Set in the early 1900s, DUMBO follows performers in the Medici Brothers’ Circus. One day a new elephant addition to the circus gives birth to a baby named Dumbo who has oddly large ears that prompt ridicule. The Medici Circus is on the breach of shutting down forever. However, when two children care for Dumbo, they discover Dumbo’s extraordinary talent to fly. Dumbo’s ability could save the circus and bring everyone’s future to new heights.
Directed by Tim Burton, this version of DUMBO is beautifully made. Burton has done a great job expanding the story and making the story interesting, but not as dark as many of his other movies. The movie still has the feel, tone and quirkiness of a Tim Burton movie. It also has a strong moral worldview about the need for family that will leave audiences crying, laughing and smiling. There are some light environmental elements, but they mostly show that human beings have a duty to take care of animals. DUMBO is appropriate for all ages, though very young children may get scared by the story’s suspenseful moments.
(BBB, C, FR, E, N, M):
Dominant Worldview and Other Worldview Content/Elements:
Very strong moral worldview reflects biblical Christian values with an emphasis on family, protection and care for others, mentions of miracles, a Hindu character mentions how animals factor into his religion, but the moment only takes up one line a dialogue, environmental elements present which support the idea that humans should take care of animals with respect, young female character shows an interest in science but her desire for scientific discoveries speaks to a sense of wonder rather than stark naturalism
No foul language
Mean-spirited animal handler upsets Mother Jumbo, but no animal abuse is depicted, one character dies but audiences only see his body get covered, and circus grounds burn down, which may frighten younger viewers
Upper male nudity and female characters wear circus costumes that sometimes show cleavage
Smoking and/or Drug Use and Abuse:
No smoking or drugs;
Greed, anger, deceit, but rebuked.
A live action version of the 1941 animated classic, DUMBO tells the beloved story of a young elephant with big ears who can fly but then is separated from his mother. Directed by Tim Burton, DUMBO is beautifully made, with a strong moral worldview about the need for family and helping others, along with lots of suspense that may scare very young children.
Holt Farrier returns from the war to see his children and continue working at the Medici Circus. When Holt sees his children and everyone at the circus, they are thrilled he’s back, but they see he’s lost one of his arms in the war. Also, his wife has died from influenza.
The circus hasn’t been well either. Max Medici, the owner, has had to make some cutbacks. One thing Max has done is buy an elephant who’s pregnant. Max immediately puts Holt in charge of taking care of the elephant. When the elephant has a little baby, the entire circus is thrilled, but the baby looks different than any other elephant that they have ever seen, with huge ears and a small head.
Holt’s children, Milly and Joe, love the little elephant and eventually call him Dumbo. When they are trying to make Dumbo comfortable, they find out that he can fly. They think, that if only Dumbo will fly for the others, then he can become a big act in the circus and save the circus from going bankrupt.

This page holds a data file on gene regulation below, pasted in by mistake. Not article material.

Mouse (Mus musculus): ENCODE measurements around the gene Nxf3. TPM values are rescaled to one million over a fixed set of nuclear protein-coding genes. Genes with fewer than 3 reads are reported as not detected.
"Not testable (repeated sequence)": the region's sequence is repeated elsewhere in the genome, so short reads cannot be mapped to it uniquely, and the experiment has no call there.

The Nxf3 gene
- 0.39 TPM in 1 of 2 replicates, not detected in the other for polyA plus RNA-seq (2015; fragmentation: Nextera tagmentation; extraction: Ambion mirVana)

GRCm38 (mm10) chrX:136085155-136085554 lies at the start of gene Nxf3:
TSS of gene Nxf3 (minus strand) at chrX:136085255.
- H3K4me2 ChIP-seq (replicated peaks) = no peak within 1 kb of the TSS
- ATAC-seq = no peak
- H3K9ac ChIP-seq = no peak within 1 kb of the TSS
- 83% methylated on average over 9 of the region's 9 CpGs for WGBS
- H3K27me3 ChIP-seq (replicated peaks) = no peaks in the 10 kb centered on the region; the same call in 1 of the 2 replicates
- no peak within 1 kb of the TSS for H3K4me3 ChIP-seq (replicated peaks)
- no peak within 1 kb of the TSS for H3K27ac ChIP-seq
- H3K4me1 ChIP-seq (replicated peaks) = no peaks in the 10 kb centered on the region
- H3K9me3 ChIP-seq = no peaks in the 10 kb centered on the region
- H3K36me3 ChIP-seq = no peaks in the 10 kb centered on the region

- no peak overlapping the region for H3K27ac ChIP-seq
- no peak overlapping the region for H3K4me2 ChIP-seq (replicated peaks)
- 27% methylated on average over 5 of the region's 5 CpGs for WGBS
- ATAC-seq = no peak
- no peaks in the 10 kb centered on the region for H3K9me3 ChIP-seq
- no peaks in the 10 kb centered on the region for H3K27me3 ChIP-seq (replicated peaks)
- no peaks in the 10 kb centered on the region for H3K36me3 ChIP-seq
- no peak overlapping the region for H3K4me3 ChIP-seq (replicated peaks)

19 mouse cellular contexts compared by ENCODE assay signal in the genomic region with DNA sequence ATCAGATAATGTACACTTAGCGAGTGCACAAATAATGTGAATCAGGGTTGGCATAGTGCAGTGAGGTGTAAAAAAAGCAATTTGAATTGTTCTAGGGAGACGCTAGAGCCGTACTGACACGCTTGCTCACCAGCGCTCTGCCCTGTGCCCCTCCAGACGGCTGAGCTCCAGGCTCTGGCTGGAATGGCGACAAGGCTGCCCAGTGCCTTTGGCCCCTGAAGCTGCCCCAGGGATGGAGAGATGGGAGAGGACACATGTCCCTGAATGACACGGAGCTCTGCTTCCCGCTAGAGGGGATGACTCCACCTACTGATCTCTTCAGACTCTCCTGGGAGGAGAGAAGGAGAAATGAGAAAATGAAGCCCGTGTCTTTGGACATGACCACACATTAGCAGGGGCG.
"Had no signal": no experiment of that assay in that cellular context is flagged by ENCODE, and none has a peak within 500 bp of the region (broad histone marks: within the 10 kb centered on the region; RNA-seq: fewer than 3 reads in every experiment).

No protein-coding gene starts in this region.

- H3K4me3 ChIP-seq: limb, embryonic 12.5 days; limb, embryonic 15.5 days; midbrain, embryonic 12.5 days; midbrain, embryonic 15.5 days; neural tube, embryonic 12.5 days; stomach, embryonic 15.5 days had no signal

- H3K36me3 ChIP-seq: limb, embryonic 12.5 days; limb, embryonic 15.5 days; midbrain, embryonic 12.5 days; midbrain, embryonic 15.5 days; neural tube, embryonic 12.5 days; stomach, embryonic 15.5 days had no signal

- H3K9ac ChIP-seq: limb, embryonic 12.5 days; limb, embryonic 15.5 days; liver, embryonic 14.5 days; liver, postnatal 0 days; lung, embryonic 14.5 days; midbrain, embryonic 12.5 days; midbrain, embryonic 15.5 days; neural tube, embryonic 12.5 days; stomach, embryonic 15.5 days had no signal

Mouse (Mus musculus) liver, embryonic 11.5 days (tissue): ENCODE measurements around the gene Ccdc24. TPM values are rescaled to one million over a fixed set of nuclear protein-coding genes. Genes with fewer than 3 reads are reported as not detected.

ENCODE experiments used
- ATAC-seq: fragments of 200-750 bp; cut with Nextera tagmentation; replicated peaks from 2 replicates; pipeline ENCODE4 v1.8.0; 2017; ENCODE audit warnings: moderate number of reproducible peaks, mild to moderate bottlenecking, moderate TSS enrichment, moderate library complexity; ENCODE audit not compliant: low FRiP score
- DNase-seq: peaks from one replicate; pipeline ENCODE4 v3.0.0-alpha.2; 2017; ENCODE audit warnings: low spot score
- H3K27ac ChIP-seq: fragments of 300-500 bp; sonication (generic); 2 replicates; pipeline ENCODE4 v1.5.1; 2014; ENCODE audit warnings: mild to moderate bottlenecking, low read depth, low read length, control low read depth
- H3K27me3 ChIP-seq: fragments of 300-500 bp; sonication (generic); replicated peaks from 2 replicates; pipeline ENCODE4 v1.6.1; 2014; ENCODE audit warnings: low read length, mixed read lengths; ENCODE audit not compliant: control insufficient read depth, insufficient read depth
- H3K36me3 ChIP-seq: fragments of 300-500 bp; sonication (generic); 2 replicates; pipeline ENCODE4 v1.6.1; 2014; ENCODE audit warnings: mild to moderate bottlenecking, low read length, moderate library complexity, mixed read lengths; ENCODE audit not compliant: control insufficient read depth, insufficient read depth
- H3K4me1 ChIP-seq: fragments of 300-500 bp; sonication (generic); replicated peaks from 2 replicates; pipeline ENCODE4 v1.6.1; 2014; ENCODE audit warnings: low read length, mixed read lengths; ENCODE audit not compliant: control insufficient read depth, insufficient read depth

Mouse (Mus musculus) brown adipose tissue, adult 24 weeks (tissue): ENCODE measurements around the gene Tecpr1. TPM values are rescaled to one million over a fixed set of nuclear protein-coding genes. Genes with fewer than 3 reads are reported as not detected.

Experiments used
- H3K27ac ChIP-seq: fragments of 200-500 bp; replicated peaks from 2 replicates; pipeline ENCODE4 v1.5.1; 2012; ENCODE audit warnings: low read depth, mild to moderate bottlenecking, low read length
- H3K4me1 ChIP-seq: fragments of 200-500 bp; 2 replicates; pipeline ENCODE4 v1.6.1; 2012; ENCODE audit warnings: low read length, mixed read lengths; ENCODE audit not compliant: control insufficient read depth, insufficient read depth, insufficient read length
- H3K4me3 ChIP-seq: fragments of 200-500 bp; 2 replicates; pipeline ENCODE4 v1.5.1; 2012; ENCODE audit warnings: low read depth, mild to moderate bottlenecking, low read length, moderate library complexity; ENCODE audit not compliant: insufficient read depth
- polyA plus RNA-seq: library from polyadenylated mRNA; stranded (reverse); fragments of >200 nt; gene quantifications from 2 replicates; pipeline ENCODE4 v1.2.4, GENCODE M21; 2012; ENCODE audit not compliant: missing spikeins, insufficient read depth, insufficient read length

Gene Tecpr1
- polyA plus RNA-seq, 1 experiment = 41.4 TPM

It is finally time for Dumbo to perform in the circus ring, and he does indeed fly, but commotion ensues and his mother gets angry. The entire circus tent goes under, and his mother is taken away. Dumbo is saddened, but now Max, Holt and the rest of the circus know that Dumbo can fly and can save the circus. When an entrepreneur comes to town to see Dumbo, he wants to take the entire Medici circus to his theme park called Dreamland. The question is, will Dumbo perform at Dreamland without his mother?
This live-action version of the classic 1941 cartoon DUMBO is extremely well made. Tim Burton has done a great job expanded the story and making the story interesting, but not as dark as many of his other movies. The movie still has the feel, tone and quirkiness of a Tim Burton movie.
Young children may get scared from the movie’s suspense. Also, some of the acting done by the children in the film could be better, but it shouldn’t distract audiences. It is interesting that Burton has added in some odes to Disneyland, with Walt Disney’s Carousel of Progress and the overall feel of the theme park Dreamland. The entrepreneurial character who creates Dreamland has a cynical undertone, which leaves audiences wondering the message Burton was trying to say about Walt Disney. Overall, however, audiences will enjoy this version of DUMBO, just as they enjoyed the 1941 version of the animated movie.
DUMBO has a strong moral worldview about the importance of family. The entire premise of the movie is based on the idea that families should be together and children need their mother and their father. The movie has a positive, moral worldview that will leave audiences crying, laughing and smiling. Also, several times, the movie mentions miracles. There are some light environmental worldview elements to the movie, but they mostly show that human beings have a duty to take care of animals.
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